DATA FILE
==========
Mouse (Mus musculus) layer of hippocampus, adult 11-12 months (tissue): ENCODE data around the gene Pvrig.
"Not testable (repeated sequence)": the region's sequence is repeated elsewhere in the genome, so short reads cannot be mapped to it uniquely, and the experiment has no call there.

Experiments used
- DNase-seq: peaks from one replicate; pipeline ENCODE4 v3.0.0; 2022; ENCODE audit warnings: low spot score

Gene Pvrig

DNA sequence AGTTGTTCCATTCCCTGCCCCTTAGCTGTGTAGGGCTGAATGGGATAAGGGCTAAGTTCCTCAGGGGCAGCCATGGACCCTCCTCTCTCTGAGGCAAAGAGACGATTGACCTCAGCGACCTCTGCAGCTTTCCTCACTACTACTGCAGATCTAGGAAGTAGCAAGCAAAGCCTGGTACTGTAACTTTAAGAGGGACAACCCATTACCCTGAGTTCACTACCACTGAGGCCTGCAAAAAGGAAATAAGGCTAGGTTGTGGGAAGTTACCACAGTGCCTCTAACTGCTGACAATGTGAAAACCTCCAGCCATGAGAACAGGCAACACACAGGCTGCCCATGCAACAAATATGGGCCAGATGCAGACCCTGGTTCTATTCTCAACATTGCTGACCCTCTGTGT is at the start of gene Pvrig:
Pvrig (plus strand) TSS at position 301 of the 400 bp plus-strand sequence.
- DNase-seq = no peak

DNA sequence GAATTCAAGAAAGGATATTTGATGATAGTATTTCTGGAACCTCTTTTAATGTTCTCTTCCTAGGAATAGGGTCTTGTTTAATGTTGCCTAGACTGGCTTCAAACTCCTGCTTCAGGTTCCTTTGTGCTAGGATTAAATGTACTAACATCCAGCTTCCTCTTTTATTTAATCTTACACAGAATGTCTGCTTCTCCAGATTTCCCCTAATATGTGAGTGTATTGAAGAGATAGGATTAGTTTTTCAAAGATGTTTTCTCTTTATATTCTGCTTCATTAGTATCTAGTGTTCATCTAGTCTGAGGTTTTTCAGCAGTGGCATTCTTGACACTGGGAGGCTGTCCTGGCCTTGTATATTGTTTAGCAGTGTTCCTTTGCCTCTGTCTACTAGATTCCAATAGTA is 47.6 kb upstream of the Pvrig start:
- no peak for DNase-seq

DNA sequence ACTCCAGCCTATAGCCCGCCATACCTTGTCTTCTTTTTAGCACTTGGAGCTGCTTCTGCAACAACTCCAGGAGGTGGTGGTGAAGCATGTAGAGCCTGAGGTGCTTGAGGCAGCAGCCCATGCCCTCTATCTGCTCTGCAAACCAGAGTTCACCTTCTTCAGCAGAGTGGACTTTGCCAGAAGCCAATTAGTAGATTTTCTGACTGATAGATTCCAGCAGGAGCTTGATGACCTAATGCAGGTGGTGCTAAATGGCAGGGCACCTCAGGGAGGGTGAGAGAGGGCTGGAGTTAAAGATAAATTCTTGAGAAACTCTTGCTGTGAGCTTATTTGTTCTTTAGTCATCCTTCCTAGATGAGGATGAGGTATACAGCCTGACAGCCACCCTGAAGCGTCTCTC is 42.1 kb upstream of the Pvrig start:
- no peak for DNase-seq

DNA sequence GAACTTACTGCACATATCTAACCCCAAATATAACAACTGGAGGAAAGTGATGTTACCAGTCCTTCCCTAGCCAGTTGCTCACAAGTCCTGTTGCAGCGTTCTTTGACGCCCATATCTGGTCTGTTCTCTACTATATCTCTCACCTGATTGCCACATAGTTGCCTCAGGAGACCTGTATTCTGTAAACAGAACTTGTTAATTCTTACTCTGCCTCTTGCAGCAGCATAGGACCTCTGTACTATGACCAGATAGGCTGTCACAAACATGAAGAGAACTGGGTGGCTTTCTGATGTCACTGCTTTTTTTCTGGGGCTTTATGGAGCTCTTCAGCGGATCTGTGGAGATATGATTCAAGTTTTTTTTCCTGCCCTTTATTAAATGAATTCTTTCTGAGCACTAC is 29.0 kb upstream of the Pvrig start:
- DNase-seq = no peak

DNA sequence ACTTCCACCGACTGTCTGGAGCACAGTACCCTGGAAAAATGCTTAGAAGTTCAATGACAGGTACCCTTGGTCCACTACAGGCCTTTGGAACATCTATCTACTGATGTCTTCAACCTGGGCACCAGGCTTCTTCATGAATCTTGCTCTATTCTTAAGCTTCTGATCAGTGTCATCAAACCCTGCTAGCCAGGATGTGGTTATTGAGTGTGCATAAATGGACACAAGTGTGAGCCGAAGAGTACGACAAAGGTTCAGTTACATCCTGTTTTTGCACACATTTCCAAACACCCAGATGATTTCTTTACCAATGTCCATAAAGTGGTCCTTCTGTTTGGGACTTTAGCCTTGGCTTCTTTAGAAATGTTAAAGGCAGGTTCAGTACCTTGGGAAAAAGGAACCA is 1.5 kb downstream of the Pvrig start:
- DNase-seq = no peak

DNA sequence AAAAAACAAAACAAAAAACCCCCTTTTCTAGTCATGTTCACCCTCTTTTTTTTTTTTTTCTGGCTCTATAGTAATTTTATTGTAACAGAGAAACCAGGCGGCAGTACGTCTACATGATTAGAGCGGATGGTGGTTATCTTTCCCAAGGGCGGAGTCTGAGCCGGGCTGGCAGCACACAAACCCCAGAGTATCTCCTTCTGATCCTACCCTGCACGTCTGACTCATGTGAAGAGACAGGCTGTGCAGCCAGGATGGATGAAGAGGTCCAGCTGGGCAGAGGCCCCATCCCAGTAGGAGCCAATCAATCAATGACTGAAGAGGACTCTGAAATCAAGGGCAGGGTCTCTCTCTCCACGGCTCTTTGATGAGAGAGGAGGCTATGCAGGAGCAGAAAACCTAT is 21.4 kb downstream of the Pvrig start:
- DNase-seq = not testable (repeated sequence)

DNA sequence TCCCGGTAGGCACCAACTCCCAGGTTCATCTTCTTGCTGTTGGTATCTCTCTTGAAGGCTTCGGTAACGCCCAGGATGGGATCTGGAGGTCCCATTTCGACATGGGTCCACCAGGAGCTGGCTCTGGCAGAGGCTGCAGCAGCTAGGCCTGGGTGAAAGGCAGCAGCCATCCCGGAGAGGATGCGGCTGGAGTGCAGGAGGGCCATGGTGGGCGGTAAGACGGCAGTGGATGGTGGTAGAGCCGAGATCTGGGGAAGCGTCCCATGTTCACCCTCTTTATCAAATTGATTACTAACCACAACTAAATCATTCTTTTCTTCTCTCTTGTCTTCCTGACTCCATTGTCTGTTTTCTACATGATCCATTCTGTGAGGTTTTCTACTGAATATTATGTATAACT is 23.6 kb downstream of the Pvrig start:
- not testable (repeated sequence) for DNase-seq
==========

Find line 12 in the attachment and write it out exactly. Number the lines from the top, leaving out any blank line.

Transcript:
- no peak for DNase-seq